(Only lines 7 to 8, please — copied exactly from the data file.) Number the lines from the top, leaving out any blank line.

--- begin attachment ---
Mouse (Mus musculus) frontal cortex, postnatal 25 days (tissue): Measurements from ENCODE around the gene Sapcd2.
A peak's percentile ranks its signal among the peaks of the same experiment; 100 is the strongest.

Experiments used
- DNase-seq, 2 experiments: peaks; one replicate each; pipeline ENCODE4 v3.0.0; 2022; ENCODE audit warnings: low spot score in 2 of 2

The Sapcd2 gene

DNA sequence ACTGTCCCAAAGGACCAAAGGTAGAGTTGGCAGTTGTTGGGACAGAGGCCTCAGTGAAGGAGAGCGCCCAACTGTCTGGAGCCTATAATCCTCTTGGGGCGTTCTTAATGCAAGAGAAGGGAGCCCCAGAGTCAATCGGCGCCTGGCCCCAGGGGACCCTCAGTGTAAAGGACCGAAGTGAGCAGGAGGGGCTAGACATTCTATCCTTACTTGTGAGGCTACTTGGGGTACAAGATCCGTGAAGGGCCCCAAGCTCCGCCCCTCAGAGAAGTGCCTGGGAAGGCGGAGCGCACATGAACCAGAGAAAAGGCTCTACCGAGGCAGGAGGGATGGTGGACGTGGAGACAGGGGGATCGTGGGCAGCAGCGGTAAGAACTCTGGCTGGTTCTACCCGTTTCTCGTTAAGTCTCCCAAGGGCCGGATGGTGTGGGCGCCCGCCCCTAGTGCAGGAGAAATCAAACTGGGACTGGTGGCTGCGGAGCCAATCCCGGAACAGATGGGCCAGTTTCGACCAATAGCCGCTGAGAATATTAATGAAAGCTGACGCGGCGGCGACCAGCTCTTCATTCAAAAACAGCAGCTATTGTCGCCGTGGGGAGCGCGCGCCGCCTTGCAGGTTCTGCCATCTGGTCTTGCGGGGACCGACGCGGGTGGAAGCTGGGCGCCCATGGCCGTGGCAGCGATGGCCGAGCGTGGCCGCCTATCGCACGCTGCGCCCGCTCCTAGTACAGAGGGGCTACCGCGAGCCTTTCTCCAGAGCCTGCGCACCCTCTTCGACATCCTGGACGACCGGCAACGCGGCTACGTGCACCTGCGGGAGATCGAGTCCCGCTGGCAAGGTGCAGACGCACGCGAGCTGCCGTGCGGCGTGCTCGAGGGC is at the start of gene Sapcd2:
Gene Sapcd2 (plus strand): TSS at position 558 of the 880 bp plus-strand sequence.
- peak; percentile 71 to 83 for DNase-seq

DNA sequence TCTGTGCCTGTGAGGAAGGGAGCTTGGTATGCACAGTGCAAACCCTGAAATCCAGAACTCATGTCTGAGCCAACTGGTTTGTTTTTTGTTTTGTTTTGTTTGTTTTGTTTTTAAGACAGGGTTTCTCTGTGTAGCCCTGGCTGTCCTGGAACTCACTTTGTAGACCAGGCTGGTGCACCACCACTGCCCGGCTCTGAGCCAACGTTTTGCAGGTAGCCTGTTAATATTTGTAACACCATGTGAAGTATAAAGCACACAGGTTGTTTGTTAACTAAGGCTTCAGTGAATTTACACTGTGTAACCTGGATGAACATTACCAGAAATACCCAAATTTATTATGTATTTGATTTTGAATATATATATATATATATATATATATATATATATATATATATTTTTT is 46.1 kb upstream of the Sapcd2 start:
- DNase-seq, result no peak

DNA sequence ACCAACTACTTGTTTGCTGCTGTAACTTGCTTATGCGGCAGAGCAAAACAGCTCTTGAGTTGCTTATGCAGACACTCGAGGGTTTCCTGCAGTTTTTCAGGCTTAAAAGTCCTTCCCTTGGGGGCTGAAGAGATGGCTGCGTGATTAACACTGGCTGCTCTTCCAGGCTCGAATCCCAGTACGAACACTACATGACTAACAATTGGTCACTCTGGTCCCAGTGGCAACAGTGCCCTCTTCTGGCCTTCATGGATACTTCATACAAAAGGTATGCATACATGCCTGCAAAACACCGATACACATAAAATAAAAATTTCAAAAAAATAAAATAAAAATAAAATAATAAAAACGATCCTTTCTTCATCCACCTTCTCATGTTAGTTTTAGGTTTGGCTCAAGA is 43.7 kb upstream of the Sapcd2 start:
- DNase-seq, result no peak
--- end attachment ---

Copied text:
Gene Sapcd2 (plus strand): TSS at position 558 of the 880 bp plus-strand sequence.
- peak; percentile 71 to 83 for DNase-seq